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Old 06-03-2012, 01:58 AM   #101
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Originally Posted by tiger_handheld View Post
k guys. enough bickering.


help me pick

A) RYOBI | 18V Drill and Impact Driver Kit | Home Depot Canada

B) RYOBI | 18V Lithium-Ion Drill and Impact Driver Kit | Home Depot Canada


I bought B for 79.99 today, but just opened and realized it only comes with ONE battery pack.
Should I return it and buy A? A comes with 2 battery packs!
Was thinking of buying B as well. I saw it advertised for $99?
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Old 06-04-2012, 09:29 AM   #102
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Hammer drill is for drilling concrete. I bought one, and never use it. Handy to have for when I have to drill concrete...but it rarely comes up(for me).
guess i wasnt clear yes hammer drills are for drilling concrete, rock (with appropriate bits)

My Milwaukee M12 Hammer drill does double duty (say it 10 time quickly) and can switch between Hammer mode and regular drilling/screwing mode.

90% of homeowners will never use a hammer drill. 80% of statistics are made up on the spot. 60% of the time, it works every time.
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Old 06-04-2012, 11:08 AM   #103
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Old 08-31-2012, 12:20 AM   #104
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Bump...

Can some of you experienced people recommend me a power drill? I seem to have misplaced my old one.
I figured it would be more easier if I just list what I need it for, and then you guys can recommend me something that fits.

-I just need one to do stuff here and there around the house, DIY projects.
-Probably will use it less than 20x a year.
-Only going to drill through wood, 1" thick at most.
-I'll be working inside my house, so I have no problem with corded if that can cut cost.
-The cheaper the better, I don't need something super fancy.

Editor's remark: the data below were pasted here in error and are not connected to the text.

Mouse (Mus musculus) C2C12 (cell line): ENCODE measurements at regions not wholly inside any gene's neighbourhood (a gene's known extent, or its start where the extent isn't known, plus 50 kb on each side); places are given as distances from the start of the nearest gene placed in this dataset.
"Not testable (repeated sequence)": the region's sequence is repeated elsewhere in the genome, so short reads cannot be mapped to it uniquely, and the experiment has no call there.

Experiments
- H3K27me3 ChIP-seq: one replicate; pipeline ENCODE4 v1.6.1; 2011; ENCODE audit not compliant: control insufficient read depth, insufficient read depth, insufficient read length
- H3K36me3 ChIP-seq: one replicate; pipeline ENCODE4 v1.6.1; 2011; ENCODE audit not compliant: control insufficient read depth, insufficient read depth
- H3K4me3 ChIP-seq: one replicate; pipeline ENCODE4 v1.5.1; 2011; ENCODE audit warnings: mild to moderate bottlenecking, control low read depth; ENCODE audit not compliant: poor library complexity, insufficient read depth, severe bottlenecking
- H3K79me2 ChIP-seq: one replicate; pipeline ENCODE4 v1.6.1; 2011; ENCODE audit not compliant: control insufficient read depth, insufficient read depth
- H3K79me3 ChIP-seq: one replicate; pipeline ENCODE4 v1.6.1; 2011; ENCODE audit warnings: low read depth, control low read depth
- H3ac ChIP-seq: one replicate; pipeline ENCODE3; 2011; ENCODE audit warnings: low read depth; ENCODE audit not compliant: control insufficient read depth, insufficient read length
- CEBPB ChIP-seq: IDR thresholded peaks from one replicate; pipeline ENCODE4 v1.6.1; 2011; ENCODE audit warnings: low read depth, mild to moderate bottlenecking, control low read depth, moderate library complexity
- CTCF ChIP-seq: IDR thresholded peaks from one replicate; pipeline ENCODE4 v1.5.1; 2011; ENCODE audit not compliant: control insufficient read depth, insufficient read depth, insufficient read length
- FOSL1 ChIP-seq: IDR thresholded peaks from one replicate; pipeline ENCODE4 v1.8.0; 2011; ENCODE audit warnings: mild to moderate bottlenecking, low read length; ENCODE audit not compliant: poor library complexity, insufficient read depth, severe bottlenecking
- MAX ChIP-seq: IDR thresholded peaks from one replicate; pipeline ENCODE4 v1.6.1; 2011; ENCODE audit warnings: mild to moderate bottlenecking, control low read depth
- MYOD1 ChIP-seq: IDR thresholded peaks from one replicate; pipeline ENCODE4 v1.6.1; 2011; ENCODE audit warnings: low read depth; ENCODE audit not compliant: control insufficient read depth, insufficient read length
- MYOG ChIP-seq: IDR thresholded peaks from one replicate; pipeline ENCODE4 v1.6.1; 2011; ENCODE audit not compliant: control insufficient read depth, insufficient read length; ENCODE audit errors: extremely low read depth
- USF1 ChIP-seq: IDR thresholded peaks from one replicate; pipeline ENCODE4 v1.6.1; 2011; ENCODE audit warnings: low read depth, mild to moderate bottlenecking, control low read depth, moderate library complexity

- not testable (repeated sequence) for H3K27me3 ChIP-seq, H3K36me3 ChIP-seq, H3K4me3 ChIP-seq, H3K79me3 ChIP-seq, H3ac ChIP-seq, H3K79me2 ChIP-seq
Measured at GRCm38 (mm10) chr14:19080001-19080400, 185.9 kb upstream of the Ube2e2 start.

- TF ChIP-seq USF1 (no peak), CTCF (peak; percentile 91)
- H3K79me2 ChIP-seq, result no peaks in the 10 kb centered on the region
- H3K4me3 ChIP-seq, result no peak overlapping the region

I'm not sure what role the voltage and amps play... and not sure what is "standard" rpm or torque for power drills.

I need this pretty urgent, and plan to buy one tomorrow night, so thanks in advance for quick responses.

(TL;DR, just read the bolded text. Thanks.)
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Old 08-31-2012, 01:13 AM   #105
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Bump...

Can some of you experienced people recommend me a power drill? I seem to have misplaced my old one.
I figured it would be more easier if I just list what I need it for, and then you guys can recommend me something that fits.

-I just need one to do stuff here and there around the house, DIY projects.
-Probably will use it less than 20x a year.
-Only going to drill through wood, 1" thick at most.
-I'll be working inside my house, so I have no problem with corded if that can cut cost.
-The cheaper the better, I don't need something super fancy.

I'm not sure what role the voltage and amps play... and not sure what is "standard" rpm or torque for power drills.

I need this pretty urgent, and plan to buy one tomorrow night, so thanks in advance for quick responses.

(TL;DR, just read the bolded text. Thanks.)
cheapest corded drill you can find will do that easily for a dirt cheap price $50>
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Old 08-31-2012, 01:27 AM   #106
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I just did a quick search on Home Depot

RYOBI | RYOBI 3/8 In. VSR Corded Drill | Home Depot Canada
Only $29.99

Quote:
Powerful 4.5 amp motor for various applications
Variable speed, reversing trigger for drilling and driving requirements
Keyless 3/8 In. chuck enables quick and easy bit changes
2 built-in levels for accurate horizontal and vertical operations
0-1,400 RPM increases power and speed
It's listed as 7.8 lbs though. Seems a bit on the heavy side.

But is this one good??
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Old 08-31-2012, 03:05 AM   #107
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I just did a quick search on Home Depot

RYOBI | RYOBI 3/8 In. VSR Corded Drill | Home Depot Canada
Only $29.99



It's listed as 7.8 lbs though. Seems a bit on the heavy side.

But is this one good??
Yes. More than sufficient for your application. I would, however, go for a cordless drill rather than a corded.
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Old 08-31-2012, 06:12 AM   #108
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Any corded drill will easily out-power *any* cordless... you never have to worry about pulling it out and finding you forgot to charge the batteries... never have to worry about replacing batteries once they stop taking a charge... go with the corded and just be done with it.